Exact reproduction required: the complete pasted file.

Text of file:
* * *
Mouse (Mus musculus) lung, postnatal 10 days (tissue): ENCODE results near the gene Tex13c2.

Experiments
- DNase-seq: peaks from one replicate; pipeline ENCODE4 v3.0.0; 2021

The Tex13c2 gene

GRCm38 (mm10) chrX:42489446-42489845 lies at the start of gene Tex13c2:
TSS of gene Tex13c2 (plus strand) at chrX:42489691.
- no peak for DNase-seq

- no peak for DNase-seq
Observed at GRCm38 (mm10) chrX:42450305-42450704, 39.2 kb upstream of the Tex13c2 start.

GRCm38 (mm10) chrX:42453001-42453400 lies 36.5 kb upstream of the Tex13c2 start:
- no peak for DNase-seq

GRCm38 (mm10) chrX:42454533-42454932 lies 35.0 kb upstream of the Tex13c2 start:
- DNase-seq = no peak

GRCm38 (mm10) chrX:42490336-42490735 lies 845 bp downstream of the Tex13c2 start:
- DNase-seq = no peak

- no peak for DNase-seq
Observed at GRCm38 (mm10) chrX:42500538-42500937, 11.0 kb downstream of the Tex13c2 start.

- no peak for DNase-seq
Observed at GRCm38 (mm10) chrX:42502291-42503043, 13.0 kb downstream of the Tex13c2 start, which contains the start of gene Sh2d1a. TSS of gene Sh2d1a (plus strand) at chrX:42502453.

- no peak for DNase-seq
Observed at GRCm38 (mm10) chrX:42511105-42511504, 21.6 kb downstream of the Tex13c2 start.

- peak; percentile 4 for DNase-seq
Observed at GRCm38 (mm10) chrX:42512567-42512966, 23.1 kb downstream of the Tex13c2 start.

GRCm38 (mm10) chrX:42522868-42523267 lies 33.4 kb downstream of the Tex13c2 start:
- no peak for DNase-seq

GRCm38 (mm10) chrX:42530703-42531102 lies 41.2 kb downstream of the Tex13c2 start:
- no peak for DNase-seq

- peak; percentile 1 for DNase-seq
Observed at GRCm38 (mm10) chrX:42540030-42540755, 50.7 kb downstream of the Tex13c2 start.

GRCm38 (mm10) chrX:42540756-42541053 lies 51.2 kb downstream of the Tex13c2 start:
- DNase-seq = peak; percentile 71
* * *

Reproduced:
Mouse (Mus musculus) lung, postnatal 10 days (tissue): ENCODE results near the gene Tex13c2.

Experiments
- DNase-seq: peaks from one replicate; pipeline ENCODE4 v3.0.0; 2021

The Tex13c2 gene

GRCm38 (mm10) chrX:42489446-42489845 lies at the start of gene Tex13c2:
TSS of gene Tex13c2 (plus strand) at chrX:42489691.
- no peak for DNase-seq

- no peak for DNase-seq
Observed at GRCm38 (mm10) chrX:42450305-42450704, 39.2 kb upstream of the Tex13c2 start.

GRCm38 (mm10) chrX:42453001-42453400 lies 36.5 kb upstream of the Tex13c2 start:
- no peak for DNase-seq

GRCm38 (mm10) chrX:42454533-42454932 lies 35.0 kb upstream of the Tex13c2 start:
- DNase-seq = no peak

GRCm38 (mm10) chrX:42490336-42490735 lies 845 bp downstream of the Tex13c2 start:
- DNase-seq = no peak

- no peak for DNase-seq
Observed at GRCm38 (mm10) chrX:42500538-42500937, 11.0 kb downstream of the Tex13c2 start.

- no peak for DNase-seq
Observed at GRCm38 (mm10) chrX:42502291-42503043, 13.0 kb downstream of the Tex13c2 start, which contains the start of gene Sh2d1a. TSS of gene Sh2d1a (plus strand) at chrX:42502453.

- no peak for DNase-seq
Observed at GRCm38 (mm10) chrX:42511105-42511504, 21.6 kb downstream of the Tex13c2 start.

- peak; percentile 4 for DNase-seq
Observed at GRCm38 (mm10) chrX:42512567-42512966, 23.1 kb downstream of the Tex13c2 start.

GRCm38 (mm10) chrX:42522868-42523267 lies 33.4 kb downstream of the Tex13c2 start:
- no peak for DNase-seq

GRCm38 (mm10) chrX:42530703-42531102 lies 41.2 kb downstream of the Tex13c2 start:
- no peak for DNase-seq

- peak; percentile 1 for DNase-seq
Observed at GRCm38 (mm10) chrX:42540030-42540755, 50.7 kb downstream of the Tex13c2 start.

GRCm38 (mm10) chrX:42540756-42541053 lies 51.2 kb downstream of the Tex13c2 start:
- DNase-seq = peak; percentile 71